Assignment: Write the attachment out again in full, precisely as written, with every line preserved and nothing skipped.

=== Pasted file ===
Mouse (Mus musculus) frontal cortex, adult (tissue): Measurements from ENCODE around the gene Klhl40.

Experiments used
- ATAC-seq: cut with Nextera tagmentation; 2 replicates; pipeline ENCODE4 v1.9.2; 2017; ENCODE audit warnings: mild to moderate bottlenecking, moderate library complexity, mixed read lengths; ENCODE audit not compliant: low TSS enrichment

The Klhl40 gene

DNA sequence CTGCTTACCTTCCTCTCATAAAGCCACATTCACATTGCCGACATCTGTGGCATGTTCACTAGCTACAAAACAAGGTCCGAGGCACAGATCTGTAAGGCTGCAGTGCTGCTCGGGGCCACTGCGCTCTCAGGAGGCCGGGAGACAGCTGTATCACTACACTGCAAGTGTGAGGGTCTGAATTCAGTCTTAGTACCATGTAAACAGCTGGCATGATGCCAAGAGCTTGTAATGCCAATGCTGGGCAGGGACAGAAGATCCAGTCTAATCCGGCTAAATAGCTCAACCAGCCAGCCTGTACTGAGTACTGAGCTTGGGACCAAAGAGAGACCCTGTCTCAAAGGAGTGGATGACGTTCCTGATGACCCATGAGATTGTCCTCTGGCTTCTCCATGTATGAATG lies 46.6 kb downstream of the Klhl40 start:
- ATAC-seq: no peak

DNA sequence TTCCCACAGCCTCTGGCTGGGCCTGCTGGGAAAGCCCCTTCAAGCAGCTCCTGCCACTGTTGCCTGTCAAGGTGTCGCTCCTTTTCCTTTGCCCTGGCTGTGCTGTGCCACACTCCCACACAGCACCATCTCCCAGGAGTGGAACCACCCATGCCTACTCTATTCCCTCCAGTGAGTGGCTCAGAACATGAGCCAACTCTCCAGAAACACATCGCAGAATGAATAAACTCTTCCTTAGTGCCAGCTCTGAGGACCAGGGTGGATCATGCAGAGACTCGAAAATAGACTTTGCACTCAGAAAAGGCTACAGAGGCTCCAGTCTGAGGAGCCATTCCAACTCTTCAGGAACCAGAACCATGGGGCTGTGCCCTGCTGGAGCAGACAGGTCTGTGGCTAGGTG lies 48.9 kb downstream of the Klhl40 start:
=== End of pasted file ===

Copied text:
Mouse (Mus musculus) frontal cortex, adult (tissue): Measurements from ENCODE around the gene Klhl40.

Experiments used
- ATAC-seq: cut with Nextera tagmentation; 2 replicates; pipeline ENCODE4 v1.9.2; 2017; ENCODE audit warnings: mild to moderate bottlenecking, moderate library complexity, mixed read lengths; ENCODE audit not compliant: low TSS enrichment

The Klhl40 gene

DNA sequence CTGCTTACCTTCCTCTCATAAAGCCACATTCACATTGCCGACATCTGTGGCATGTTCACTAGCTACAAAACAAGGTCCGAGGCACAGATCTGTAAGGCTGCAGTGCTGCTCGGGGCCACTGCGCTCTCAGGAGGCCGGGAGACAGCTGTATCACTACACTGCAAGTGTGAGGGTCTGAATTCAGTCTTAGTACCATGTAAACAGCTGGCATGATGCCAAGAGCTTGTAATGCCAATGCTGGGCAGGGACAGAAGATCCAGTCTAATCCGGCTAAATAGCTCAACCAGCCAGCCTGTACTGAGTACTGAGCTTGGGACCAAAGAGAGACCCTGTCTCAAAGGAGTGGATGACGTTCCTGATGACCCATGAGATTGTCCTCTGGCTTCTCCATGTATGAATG lies 46.6 kb downstream of the Klhl40 start:
- ATAC-seq: no peak

DNA sequence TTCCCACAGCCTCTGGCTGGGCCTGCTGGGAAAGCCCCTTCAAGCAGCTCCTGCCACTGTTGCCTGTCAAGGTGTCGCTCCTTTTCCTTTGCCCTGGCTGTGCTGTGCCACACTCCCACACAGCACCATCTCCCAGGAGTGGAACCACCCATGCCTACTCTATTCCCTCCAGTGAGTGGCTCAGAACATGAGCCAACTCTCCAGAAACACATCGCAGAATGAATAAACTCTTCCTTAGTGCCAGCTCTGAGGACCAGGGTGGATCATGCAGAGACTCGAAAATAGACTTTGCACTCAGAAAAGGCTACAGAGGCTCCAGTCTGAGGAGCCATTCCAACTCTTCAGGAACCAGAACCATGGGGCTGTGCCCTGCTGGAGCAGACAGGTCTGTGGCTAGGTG lies 48.9 kb downstream of the Klhl40 start: